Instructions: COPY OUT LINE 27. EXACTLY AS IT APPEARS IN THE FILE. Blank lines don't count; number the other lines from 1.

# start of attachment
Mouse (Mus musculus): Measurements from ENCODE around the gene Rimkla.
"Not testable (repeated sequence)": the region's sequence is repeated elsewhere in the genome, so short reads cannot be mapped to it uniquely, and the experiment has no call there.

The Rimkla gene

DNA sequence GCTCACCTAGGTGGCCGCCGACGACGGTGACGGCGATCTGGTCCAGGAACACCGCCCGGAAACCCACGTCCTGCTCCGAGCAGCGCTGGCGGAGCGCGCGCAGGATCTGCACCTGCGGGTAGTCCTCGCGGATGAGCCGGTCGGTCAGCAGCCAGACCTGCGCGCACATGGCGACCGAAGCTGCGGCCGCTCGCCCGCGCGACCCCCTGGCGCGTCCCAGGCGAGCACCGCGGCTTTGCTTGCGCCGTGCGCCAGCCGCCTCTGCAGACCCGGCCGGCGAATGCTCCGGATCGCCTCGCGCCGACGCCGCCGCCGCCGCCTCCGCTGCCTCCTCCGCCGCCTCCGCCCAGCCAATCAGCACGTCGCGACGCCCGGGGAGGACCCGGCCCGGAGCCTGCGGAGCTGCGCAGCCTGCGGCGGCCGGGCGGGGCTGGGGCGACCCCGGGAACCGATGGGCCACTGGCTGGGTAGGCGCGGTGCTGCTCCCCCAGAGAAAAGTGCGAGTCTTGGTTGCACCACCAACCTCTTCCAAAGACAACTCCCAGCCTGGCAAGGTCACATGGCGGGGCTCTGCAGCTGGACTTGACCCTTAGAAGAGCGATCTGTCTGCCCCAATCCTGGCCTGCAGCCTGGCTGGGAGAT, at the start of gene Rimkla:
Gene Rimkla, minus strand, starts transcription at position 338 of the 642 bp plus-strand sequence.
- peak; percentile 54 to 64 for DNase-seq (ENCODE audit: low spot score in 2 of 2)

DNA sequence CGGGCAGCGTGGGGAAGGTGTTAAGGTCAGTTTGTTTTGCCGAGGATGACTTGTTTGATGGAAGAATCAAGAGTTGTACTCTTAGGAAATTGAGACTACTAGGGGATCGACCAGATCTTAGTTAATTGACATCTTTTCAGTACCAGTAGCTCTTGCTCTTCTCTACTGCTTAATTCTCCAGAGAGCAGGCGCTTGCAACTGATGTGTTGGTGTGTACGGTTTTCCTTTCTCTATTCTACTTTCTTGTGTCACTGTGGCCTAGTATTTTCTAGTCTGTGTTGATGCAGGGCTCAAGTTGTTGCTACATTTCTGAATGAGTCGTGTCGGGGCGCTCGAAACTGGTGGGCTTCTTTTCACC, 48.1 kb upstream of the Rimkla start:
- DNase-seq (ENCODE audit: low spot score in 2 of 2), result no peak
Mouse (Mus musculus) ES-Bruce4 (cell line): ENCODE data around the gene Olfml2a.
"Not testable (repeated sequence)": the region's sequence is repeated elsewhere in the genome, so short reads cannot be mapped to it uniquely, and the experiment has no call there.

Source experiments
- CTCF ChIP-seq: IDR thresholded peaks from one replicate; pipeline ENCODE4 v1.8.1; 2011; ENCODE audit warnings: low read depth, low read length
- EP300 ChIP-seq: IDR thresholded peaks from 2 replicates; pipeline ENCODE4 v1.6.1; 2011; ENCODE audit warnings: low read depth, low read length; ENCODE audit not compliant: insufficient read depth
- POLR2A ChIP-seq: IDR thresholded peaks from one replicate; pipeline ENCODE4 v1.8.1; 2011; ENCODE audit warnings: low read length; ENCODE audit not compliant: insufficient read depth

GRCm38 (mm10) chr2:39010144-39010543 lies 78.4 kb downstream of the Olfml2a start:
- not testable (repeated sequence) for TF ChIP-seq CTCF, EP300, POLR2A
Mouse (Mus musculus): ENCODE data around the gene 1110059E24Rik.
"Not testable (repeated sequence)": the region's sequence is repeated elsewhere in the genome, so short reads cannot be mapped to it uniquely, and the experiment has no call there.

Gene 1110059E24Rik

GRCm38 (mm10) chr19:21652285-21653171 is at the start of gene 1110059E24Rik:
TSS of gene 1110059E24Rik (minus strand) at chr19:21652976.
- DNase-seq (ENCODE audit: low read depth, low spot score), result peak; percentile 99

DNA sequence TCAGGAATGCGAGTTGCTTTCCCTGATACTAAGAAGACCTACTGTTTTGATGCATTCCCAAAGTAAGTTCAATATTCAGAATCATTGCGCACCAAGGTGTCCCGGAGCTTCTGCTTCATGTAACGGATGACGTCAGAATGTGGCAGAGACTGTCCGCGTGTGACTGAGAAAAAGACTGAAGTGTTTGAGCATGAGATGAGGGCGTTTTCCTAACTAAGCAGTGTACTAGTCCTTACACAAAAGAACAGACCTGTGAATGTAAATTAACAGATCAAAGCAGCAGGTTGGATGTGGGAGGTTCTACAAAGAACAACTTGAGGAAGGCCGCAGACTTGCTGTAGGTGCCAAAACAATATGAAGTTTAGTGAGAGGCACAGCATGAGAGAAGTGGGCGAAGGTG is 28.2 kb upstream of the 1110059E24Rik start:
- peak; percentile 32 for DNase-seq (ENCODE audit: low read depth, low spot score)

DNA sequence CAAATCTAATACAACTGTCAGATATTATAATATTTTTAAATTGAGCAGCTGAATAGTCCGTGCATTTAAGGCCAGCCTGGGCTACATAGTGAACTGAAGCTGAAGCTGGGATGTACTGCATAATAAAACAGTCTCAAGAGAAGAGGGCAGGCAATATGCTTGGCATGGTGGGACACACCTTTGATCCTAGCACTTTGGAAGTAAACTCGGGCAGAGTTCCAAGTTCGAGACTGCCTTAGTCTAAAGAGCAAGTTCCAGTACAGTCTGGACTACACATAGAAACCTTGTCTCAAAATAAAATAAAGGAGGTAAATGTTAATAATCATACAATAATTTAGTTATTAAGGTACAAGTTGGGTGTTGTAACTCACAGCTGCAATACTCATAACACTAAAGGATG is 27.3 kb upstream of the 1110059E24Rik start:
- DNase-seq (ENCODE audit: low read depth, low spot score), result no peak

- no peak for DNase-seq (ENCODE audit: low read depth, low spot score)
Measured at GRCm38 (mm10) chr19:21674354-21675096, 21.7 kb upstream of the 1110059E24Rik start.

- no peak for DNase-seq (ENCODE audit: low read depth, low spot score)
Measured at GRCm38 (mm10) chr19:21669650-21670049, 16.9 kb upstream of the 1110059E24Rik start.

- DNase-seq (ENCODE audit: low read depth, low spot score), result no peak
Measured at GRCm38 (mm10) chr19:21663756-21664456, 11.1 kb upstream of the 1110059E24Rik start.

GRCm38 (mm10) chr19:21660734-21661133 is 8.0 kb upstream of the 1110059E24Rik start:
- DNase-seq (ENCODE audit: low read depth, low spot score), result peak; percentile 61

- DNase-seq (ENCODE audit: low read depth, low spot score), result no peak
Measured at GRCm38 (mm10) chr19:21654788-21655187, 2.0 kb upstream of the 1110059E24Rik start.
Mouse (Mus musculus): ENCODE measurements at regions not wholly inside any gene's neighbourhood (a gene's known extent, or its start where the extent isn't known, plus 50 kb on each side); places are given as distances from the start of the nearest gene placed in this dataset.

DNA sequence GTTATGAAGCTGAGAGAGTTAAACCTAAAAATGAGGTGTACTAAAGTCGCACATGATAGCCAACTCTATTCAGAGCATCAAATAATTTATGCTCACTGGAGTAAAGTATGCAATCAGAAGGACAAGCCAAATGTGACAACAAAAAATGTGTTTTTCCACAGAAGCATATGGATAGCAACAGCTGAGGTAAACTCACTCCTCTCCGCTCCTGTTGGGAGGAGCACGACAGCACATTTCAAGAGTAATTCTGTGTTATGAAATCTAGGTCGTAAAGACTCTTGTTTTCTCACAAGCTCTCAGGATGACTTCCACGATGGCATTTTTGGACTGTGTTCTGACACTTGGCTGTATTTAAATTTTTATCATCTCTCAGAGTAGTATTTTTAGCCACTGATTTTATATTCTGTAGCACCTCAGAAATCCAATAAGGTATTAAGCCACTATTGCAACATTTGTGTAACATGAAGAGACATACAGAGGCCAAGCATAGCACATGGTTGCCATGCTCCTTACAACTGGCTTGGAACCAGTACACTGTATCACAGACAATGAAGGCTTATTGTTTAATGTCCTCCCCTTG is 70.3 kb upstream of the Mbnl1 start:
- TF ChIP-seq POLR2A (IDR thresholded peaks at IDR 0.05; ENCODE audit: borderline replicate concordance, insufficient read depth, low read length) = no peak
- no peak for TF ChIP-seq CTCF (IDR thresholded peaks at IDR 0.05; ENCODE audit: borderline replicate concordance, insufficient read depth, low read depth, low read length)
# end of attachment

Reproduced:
- no peak for DNase-seq (ENCODE audit: low read depth, low spot score)